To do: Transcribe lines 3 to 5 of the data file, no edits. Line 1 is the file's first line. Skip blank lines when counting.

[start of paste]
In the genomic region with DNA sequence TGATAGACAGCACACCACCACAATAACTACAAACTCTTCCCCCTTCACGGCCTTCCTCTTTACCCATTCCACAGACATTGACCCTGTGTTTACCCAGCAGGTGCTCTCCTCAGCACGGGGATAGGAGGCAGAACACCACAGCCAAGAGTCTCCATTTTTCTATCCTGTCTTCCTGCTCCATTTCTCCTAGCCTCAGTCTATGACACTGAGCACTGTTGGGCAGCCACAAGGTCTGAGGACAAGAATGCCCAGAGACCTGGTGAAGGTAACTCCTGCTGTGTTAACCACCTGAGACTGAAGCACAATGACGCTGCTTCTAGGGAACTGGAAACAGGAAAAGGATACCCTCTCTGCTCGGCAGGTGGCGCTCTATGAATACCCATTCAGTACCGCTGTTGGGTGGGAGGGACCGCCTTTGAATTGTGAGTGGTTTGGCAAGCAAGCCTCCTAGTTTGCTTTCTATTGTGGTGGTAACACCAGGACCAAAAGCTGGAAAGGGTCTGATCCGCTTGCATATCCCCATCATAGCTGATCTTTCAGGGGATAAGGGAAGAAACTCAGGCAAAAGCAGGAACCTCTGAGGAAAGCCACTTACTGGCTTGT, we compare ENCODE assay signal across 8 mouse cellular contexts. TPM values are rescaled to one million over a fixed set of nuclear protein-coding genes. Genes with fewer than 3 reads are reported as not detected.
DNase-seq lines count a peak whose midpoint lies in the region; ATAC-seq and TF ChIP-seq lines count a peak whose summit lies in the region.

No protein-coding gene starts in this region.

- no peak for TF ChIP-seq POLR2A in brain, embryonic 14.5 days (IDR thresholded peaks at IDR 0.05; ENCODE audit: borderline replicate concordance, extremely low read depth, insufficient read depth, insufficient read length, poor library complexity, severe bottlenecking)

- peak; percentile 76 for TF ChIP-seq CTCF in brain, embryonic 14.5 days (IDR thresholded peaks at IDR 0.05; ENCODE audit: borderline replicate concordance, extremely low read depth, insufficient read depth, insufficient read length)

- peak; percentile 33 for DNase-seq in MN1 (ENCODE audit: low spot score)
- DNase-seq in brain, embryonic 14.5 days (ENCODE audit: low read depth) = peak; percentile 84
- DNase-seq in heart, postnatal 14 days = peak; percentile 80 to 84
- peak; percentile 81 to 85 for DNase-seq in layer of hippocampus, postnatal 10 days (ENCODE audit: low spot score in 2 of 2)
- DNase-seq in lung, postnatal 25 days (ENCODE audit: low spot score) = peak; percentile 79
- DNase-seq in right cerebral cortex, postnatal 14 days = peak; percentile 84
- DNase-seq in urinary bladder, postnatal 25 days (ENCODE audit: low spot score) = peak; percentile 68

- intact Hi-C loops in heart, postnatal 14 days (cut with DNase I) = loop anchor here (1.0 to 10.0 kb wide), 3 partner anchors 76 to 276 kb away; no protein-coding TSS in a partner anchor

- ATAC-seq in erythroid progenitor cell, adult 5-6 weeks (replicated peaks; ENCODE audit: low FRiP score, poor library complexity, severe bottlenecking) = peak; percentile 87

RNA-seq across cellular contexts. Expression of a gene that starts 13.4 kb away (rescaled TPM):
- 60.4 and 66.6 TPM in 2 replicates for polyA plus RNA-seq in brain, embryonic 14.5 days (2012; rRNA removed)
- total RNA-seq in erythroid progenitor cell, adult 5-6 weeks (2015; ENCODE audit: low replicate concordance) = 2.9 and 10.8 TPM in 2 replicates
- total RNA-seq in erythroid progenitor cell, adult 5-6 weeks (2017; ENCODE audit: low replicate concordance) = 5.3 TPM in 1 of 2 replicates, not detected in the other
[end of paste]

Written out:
No protein-coding gene starts in this region.

- no peak for TF ChIP-seq POLR2A in brain, embryonic 14.5 days (IDR thresholded peaks at IDR 0.05; ENCODE audit: borderline replicate concordance, extremely low read depth, insufficient read depth, insufficient read length, poor library complexity, severe bottlenecking)

- peak; percentile 76 for TF ChIP-seq CTCF in brain, embryonic 14.5 days (IDR thresholded peaks at IDR 0.05; ENCODE audit: borderline replicate concordance, extremely low read depth, insufficient read depth, insufficient read length)